The Exchange

iPhone 5: Lines, No Hysteria

The Exchange

By Siemond Chan and Elizabeth Trotta

Is Apple's (AAPL) new iPhone different enough to make you want to buy a new one? Sixty seven percent of those who have responded to the poll on Yahoo! Finance today said "no." But for those who did want one, at least in New York City, there were lines (as there were around the world), but things moved fairly quickly and in an orderly fashion.

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Lines, but no "human sacrifice, dogs and cats living together... mass hysteria" to be seen around the momentous (or not so much) availability in stores of the iPhone 5.  Maybe it was the preordering or the orderliness (Apple stores have been through this drill).

Relative Ease

At the Apple store at Grand Central Station in New York, the line formed at 7 a.m. ahead of iPhone 5 sales that started at 8 a.m. Customers were let into the store in groups of five to 10 people at a time. The black 64G iPhones sold out by 10:30 a.m. A police officer at the store, who had been stationed there since 7 a.m., said at 10:45 that around 2,000 people had come and gone.

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Yao Lin (left) arrived at 9 a.m. and was out the door by 10:13 with two iPhone 5s — one for himself and one for a friend. Another customer arrived at the store at around 9:45 a.m. and walked out of store with the 32G black iPhone half an hour later. And yet another customer, in New York for business, went into the store to check out the iPhone 5 because of the unexpectedly short line — and ultimately bought one.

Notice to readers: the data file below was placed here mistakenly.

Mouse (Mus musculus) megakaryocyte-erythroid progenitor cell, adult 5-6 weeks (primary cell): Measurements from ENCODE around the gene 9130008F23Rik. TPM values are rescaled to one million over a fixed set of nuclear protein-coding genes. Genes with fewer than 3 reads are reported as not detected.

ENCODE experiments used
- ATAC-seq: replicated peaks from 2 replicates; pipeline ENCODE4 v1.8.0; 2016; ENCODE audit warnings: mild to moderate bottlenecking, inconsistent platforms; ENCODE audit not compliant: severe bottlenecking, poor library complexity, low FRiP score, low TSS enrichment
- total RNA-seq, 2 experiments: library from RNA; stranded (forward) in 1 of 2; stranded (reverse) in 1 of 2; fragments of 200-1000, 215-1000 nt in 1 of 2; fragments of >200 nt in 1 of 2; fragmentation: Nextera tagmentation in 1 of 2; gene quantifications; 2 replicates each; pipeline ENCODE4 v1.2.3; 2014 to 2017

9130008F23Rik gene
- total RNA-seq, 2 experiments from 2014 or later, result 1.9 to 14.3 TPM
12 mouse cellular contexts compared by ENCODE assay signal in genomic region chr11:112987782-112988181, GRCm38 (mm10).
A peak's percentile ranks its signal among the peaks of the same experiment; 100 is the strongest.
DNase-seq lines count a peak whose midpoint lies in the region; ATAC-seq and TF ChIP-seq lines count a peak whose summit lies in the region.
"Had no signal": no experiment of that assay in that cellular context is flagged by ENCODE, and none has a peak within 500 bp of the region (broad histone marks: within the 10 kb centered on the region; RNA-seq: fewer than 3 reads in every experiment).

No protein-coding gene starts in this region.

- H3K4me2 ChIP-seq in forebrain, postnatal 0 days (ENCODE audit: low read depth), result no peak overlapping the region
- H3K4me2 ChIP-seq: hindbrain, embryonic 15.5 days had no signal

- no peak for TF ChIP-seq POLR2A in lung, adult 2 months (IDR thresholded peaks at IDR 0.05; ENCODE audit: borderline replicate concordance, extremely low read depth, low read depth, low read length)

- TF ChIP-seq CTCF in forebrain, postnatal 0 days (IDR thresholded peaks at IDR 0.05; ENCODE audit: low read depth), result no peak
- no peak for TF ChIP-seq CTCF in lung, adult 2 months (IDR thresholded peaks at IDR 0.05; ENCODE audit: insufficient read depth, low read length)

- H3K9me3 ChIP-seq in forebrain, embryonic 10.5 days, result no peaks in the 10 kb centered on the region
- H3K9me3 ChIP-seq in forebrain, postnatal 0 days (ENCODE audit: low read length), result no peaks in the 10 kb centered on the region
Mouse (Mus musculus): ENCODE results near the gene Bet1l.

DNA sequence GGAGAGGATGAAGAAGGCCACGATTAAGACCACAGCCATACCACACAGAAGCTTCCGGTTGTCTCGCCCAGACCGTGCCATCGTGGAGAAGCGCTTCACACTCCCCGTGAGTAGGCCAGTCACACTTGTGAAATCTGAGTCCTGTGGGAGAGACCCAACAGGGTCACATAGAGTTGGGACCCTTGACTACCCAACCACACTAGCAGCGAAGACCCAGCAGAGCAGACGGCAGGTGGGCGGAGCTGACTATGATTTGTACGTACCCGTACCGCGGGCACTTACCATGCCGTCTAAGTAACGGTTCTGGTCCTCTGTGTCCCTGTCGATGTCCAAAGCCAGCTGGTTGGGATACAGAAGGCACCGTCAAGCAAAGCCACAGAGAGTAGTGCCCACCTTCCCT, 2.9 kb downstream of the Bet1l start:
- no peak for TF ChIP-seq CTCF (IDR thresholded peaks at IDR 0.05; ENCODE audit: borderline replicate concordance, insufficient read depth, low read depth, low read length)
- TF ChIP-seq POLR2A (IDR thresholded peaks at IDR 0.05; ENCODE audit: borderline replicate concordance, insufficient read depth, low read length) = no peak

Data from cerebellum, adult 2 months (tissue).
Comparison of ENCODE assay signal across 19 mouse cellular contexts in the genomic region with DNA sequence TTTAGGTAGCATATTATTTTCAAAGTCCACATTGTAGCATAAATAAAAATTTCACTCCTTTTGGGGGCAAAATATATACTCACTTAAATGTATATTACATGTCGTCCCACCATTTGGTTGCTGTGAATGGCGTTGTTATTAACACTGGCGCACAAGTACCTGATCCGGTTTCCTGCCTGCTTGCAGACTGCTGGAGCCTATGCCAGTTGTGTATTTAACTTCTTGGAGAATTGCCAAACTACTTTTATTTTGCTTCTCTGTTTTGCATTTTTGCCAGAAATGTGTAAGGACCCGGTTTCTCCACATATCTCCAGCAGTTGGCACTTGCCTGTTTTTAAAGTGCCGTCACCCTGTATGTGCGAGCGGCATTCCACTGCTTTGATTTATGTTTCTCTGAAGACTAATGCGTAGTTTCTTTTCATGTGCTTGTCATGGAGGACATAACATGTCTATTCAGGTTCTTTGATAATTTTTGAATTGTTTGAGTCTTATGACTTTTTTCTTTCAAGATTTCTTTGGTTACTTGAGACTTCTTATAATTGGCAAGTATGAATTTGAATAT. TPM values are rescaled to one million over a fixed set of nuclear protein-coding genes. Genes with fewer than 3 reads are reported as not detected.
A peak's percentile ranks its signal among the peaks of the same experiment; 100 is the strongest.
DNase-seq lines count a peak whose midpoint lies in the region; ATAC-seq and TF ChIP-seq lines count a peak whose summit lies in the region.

Something Else?

Believe it or not, not all of these people were here to buy iPhone 5s. Jane Worell, from New York, came to buy a case for an iPhone she already ordered online last week. Unfortunately for her, Apple wasn't selling the cases.

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Two Russian tourists (left), Anastasia Mitielova and Catemina Lakovleva, stopped in Grand Central to check it out, with no intention to buy one. Mitielova ultimately purchased an iPhone4, because iPhone5 is not affordable for her.

Preorder

One reason for the orderly nature and ease of checkout could be the heavy volume of preordered phones. Apple said there were more than 2 million preorders for the iPhone 5 in the 24 hours of availability — more than double the volume seen for the iPhone 4S. By Wednesday of this week, Apple's website noted that ordering any of the iPhone 5 models — 16GB, 32GB and 64GB — would take up to three to four weeks to ship.

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